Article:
First it was “how can we get Google to understand our site?” which lead to keyword stuffing.
Then it was “how can we get Google to like us?” and we started building a tonne of rubbish links.
Now it’s “how can we get Google to trust us with all it’s heart that we are going to give the people it sends our way the damn best experience possible?” – and this is where semantic SEO comes in.
Gaming Google is long over. Google’s semantic web has changed things forever and for the better, but how has the job of an SEO changed as a result?
To me, ‘Semantic SEO’ means 8 things. Nothing mind-bending or completely out of left field, but things you should know about all the same.
So the next time you are talking to a client and they ask “what the heck is Semantic Search?”, you can fire back these 8 concise themes…
1. User Experience
When you search for something in Google do you want to see the best websites that match your query and are known to provide excellent information, shopping experience or service every time – or sites that have pulled out every trick in the book to game their way to the top? Probably the former.
And Google knows this. In fact, its whole existence relies on being able to distinguish the former from the latter.
Which is why it relies on understanding HOW users interact with a particular query result once they click on it. Good sites tend to be sticky, have absorbing content, can answer a question, are a joy to use and keep people coming back. Manipulative sites don’t.
Google’s algorithms are now much better at detecting and reading engagement and evangelism signals so if you want to win at semantic search the first thing you need to do is ruthlessly assess how good your site is compared to the competition.
“Aim to end the search”
As business owners/marketers/SEOs – whatever your role – we need to become usability experts as well as SEOs (does that make us Search Experience Optimisers?) and this experience starts from the search results and continues beyond the sale/conversion.
2. Knowledge Graph
Some website content/information and assets are ripe for knowledge graph optimisation. For those that don’t know, the knowledge graph is Google’s understanding of the “connectedness” of things on the internet and it’s pretty revolutionary.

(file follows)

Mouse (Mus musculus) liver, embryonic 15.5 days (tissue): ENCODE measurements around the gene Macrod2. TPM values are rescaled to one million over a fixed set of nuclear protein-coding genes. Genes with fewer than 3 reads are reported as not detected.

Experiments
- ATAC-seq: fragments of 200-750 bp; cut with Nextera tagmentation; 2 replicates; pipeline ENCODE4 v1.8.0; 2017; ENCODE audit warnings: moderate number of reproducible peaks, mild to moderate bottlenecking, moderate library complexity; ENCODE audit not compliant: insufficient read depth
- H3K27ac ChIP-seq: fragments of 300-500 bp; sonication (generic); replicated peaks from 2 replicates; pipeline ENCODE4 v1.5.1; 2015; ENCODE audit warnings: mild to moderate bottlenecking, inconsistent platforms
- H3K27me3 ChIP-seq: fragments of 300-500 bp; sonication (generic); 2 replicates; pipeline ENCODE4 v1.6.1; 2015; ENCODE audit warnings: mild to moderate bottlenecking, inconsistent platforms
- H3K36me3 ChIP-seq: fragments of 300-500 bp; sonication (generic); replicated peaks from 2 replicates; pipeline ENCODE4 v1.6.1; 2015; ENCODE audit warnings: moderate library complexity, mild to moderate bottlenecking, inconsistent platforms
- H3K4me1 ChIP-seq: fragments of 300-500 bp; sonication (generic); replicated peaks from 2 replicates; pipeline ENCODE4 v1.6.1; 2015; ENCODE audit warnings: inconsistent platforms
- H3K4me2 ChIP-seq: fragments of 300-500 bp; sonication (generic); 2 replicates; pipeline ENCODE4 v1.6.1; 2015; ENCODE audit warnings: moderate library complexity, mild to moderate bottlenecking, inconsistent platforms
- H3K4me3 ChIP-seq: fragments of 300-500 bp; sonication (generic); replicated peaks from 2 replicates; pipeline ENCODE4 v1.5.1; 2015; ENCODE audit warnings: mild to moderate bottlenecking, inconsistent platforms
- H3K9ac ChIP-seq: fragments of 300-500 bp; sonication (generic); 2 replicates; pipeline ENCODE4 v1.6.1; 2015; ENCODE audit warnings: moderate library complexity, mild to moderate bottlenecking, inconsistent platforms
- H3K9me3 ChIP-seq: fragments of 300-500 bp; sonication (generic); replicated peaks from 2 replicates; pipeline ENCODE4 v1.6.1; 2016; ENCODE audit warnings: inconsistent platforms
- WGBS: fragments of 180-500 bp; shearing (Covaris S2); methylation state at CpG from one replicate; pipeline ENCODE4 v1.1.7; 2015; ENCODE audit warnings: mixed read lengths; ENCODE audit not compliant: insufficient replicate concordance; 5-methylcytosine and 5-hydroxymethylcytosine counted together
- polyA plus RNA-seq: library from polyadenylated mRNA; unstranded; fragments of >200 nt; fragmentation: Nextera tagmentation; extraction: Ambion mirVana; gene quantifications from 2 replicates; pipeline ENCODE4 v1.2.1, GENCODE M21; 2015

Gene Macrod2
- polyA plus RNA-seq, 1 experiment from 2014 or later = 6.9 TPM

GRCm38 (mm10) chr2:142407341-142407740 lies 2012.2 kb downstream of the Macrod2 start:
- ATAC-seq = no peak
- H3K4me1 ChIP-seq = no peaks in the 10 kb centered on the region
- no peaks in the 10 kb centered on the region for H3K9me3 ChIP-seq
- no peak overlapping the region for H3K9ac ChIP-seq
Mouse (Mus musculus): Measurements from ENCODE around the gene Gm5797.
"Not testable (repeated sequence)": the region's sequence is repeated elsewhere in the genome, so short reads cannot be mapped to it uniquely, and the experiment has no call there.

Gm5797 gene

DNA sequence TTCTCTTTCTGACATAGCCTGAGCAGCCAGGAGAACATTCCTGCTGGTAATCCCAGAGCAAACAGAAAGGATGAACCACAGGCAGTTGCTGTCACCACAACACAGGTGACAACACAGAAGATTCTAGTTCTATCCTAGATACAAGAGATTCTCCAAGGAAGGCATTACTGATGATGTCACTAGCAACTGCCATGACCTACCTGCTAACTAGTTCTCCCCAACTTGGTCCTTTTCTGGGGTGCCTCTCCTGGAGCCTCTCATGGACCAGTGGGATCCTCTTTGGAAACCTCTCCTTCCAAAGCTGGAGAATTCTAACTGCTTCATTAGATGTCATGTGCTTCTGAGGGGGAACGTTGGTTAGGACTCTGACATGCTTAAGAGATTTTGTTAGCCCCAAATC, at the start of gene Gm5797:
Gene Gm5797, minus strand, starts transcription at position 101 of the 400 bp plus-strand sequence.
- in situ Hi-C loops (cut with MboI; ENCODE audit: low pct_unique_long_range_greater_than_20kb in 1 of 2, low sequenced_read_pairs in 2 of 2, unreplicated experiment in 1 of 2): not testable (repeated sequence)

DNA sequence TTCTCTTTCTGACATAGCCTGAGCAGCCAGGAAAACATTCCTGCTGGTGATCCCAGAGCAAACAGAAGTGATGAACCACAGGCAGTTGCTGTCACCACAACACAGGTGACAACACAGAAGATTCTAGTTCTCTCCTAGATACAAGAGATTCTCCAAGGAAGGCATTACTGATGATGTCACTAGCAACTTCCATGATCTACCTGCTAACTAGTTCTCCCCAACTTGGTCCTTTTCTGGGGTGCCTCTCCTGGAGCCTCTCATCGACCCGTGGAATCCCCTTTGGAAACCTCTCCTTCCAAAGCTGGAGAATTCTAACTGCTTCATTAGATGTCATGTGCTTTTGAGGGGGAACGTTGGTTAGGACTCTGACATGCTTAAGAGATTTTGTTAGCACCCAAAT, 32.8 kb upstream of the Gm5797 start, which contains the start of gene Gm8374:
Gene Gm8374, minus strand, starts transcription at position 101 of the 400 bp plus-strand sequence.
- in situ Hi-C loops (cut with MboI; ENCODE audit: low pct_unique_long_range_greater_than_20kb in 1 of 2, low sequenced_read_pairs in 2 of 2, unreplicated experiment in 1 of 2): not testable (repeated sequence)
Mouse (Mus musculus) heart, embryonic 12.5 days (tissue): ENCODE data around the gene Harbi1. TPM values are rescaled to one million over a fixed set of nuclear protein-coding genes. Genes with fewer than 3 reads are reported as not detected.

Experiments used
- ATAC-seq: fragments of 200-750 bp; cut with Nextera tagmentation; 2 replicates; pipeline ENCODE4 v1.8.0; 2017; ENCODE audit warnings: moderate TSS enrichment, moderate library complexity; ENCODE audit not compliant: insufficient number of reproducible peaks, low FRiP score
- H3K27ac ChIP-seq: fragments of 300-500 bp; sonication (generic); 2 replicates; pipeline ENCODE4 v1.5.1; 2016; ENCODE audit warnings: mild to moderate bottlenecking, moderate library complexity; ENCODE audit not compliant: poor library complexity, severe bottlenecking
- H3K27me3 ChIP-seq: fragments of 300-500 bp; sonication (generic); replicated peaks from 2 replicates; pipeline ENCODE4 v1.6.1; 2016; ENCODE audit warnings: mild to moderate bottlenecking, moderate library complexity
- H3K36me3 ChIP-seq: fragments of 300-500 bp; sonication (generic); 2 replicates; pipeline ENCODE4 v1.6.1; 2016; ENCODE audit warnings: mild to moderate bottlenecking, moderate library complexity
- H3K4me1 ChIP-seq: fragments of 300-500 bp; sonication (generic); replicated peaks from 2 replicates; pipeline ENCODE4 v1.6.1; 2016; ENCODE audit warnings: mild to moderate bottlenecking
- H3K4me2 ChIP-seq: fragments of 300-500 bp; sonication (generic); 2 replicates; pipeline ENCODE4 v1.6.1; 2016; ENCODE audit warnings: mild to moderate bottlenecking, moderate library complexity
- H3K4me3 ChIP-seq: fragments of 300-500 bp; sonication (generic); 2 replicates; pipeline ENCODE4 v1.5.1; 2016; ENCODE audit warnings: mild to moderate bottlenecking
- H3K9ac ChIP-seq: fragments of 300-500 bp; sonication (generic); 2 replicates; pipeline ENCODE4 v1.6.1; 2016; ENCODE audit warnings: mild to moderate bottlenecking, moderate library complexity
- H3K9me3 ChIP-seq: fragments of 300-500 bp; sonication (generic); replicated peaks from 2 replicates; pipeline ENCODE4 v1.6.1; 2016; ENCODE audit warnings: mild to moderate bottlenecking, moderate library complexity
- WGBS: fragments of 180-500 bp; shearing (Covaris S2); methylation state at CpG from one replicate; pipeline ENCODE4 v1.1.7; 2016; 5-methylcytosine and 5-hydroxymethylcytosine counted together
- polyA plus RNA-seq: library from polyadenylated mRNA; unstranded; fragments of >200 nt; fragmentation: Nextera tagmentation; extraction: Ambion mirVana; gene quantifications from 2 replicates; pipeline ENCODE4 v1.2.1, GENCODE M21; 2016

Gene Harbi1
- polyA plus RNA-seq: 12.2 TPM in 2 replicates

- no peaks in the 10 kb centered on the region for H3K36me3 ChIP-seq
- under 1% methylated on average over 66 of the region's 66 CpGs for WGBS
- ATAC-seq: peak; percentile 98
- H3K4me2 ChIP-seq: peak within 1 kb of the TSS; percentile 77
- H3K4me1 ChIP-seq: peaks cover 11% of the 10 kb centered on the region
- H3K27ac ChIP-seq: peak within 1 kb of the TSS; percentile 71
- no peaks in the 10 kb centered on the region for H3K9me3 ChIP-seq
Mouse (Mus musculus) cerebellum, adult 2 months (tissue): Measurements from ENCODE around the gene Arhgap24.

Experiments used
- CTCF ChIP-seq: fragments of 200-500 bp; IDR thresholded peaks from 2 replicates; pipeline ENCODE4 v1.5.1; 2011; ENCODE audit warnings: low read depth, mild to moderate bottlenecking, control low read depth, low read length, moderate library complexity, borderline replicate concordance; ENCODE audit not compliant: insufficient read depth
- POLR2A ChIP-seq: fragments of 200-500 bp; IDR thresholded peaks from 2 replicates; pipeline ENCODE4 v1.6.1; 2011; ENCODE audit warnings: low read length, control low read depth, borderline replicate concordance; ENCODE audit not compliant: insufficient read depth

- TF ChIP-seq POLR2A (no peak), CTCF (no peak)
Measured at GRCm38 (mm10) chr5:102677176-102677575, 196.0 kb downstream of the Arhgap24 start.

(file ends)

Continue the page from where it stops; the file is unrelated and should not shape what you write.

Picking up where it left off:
While a lot of this “understanding” is behind the scenes that helps to deliver better search results, there are some more visible examples such as brand information boxes (on the right-hand side) and Quick Answers which deliver the answer to ‘what is…’ and ‘how to…’ style queries (although there are a LOT more examples as demonstrated by Moz’s Dr Peter Meyers!).
At this point you may be thinking “Won’t optimising for Quick Answers reduce traffic actually coming to my website?” Well, it depends – it could fully answer the query meaning no one clicks-through to your site. Or, it could mean that you outrank Wikipedia and get a tonne of traffic. Brian Jensen recently shared a post containing a video by Mark Traphagen and Eric Enge that helps clarify this which is worth watching if you’re unsure.
Just how important is Google’s Knowledge Graph? Well, they just recently happened to mention that they have over 1 billion knowledge graph entities that they are serving to Google searchers today. One. Billion.
3. Local & Hyperlocal
Local results have been a big part of Google for a long time and many small businesses such as restaurants, removal services and window installers who have a local customer base owe their success to Google My Business (as it is now known) so continuing to optimise for this is crucial.
Unlike Panda & Penguin updates, Hummingbird was a complete reworking of the Google algorithms, designed to better understand user intent (as well as conversational search queries) so that before you even start typing (or speaking) a query, Google would already have a hell of a lot of contextual information (location cues, time of day, previous search behaviour, etc.) which would impact the results it would show you. I wrote a about this more over at llewjury.com a while back.
With Hummingbird – and later the Pigeon update (which made hyperlocal searches more accurate) – local plays an even bigger part. In fact “near me” searches doubled this year and 80% of these were on mobile which shows how crucial being visible as a local business is.
Brick and mortar stores are getting even more exposure in standard/blended results so if you are a business with a physical store and not optimizing for Google’s semantic components (schema, social, Google My Business, user experience etc.) you could be seriously missing out to competitors who are.
4. Social Signals
For the longest time the debate has raged on about whether social signals impact SEO and for the purpose of this article, it doesn’t matter if getting site users to +1 or “Like” your page directly affects rankings or not.
The thing to keep in mind is that social signals are a by-product of people talking about your brand, products and content.
Google is looking for signals that your brand matters, and that the sentiment surrounding it is largely positive. If people talk about you, there will be footprints all over the web such as mentions in forums, citations in press stories and endorsements of all kinds.